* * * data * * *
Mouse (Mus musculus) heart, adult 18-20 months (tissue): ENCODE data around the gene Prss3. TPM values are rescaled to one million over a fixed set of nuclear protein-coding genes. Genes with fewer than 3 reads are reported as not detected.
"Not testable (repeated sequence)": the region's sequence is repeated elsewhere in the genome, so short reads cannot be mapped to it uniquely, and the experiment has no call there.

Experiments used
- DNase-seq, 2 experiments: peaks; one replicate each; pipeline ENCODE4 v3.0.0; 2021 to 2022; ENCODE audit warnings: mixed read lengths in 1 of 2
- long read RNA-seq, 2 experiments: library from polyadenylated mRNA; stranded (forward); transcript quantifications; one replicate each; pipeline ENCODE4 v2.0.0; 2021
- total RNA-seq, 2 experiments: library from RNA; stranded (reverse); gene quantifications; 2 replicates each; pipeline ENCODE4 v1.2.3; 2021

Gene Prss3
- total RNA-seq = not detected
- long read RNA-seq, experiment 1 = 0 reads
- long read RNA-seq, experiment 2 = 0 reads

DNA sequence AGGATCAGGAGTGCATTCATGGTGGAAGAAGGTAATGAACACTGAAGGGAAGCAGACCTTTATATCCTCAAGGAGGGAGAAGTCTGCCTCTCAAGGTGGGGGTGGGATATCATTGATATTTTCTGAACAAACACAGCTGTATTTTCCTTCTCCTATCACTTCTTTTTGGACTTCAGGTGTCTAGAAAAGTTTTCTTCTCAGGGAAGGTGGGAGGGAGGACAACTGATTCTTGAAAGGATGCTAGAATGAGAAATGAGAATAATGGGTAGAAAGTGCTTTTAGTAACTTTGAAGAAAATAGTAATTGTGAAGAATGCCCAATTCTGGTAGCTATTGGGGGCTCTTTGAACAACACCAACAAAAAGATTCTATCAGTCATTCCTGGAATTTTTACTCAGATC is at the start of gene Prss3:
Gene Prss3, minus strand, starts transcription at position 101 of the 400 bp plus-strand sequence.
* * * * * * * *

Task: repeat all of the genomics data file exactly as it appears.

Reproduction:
Mouse (Mus musculus) heart, adult 18-20 months (tissue): ENCODE data around the gene Prss3. TPM values are rescaled to one million over a fixed set of nuclear protein-coding genes. Genes with fewer than 3 reads are reported as not detected.
"Not testable (repeated sequence)": the region's sequence is repeated elsewhere in the genome, so short reads cannot be mapped to it uniquely, and the experiment has no call there.

Experiments used
- DNase-seq, 2 experiments: peaks; one replicate each; pipeline ENCODE4 v3.0.0; 2021 to 2022; ENCODE audit warnings: mixed read lengths in 1 of 2
- long read RNA-seq, 2 experiments: library from polyadenylated mRNA; stranded (forward); transcript quantifications; one replicate each; pipeline ENCODE4 v2.0.0; 2021
- total RNA-seq, 2 experiments: library from RNA; stranded (reverse); gene quantifications; 2 replicates each; pipeline ENCODE4 v1.2.3; 2021

Gene Prss3
- total RNA-seq = not detected
- long read RNA-seq, experiment 1 = 0 reads
- long read RNA-seq, experiment 2 = 0 reads

DNA sequence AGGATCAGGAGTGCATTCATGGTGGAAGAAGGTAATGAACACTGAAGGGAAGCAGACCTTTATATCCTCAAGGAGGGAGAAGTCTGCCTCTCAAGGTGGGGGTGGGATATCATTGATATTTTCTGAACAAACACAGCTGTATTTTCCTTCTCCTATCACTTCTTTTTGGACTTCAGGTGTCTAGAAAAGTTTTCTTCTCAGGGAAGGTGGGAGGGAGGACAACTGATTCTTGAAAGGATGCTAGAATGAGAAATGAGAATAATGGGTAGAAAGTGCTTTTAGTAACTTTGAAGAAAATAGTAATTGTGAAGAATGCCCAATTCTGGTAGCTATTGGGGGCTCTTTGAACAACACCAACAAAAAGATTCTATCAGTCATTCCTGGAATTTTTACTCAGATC is at the start of gene Prss3:
Gene Prss3, minus strand, starts transcription at position 101 of the 400 bp plus-strand sequence.